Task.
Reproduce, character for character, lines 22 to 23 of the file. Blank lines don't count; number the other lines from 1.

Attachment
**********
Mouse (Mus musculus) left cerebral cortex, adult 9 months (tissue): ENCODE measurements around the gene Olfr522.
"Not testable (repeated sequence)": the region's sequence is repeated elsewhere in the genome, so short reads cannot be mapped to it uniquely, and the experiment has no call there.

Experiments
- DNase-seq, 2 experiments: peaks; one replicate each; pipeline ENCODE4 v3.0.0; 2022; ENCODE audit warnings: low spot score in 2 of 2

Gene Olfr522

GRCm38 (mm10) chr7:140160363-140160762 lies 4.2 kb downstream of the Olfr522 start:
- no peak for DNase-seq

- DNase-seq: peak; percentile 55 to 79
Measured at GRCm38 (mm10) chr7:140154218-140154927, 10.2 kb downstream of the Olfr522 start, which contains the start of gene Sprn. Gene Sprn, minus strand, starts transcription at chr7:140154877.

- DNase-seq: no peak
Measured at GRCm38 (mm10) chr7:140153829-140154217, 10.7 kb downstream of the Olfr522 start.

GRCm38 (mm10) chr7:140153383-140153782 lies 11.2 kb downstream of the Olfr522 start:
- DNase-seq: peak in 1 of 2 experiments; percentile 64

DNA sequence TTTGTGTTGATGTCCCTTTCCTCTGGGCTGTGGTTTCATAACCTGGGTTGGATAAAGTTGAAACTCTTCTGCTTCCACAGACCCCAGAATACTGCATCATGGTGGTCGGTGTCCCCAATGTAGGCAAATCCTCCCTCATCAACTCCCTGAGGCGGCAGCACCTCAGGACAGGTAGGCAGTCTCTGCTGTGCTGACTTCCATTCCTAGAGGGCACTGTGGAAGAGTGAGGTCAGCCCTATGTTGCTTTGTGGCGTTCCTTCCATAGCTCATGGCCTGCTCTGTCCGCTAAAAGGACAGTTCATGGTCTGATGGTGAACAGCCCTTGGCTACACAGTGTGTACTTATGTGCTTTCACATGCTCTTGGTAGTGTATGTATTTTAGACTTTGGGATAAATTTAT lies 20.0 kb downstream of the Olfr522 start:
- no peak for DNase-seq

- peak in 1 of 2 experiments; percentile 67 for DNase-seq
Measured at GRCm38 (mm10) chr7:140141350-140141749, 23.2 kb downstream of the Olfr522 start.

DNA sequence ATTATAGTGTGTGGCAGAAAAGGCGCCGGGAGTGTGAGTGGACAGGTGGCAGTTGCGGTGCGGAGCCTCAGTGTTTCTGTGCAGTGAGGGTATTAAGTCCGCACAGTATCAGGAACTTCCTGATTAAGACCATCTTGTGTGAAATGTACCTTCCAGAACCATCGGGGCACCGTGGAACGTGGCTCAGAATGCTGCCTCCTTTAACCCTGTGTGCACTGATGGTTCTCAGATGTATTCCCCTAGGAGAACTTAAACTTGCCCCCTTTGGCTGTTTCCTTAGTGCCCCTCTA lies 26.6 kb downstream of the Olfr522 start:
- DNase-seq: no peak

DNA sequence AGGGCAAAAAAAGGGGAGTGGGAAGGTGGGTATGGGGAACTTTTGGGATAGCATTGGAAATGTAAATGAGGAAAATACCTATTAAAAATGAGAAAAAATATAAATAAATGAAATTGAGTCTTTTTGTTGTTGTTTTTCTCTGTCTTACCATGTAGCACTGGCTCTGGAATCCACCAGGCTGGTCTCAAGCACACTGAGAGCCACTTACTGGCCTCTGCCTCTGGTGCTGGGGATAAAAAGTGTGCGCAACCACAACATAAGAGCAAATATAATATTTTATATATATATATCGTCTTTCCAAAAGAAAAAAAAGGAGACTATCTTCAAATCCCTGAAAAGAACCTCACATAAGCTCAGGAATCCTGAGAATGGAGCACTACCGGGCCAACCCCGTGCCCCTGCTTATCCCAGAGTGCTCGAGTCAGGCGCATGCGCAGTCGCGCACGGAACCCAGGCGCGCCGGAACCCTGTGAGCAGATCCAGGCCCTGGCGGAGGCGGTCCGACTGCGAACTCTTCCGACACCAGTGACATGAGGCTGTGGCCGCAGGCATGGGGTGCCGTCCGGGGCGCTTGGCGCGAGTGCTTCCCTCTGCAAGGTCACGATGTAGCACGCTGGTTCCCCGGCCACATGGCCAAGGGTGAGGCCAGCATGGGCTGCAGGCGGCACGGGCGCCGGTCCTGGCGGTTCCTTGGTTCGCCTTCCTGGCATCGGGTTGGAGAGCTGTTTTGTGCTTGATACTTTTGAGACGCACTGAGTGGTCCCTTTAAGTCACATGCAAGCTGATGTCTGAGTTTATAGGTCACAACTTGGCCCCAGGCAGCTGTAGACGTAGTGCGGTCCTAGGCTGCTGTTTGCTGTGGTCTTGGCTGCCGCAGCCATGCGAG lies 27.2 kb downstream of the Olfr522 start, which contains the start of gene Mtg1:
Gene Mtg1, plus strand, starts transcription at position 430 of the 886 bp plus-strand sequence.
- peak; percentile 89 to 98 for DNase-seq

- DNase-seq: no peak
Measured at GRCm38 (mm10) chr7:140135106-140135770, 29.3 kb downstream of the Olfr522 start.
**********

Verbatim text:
- peak; percentile 89 to 98 for DNase-seq

- DNase-seq: no peak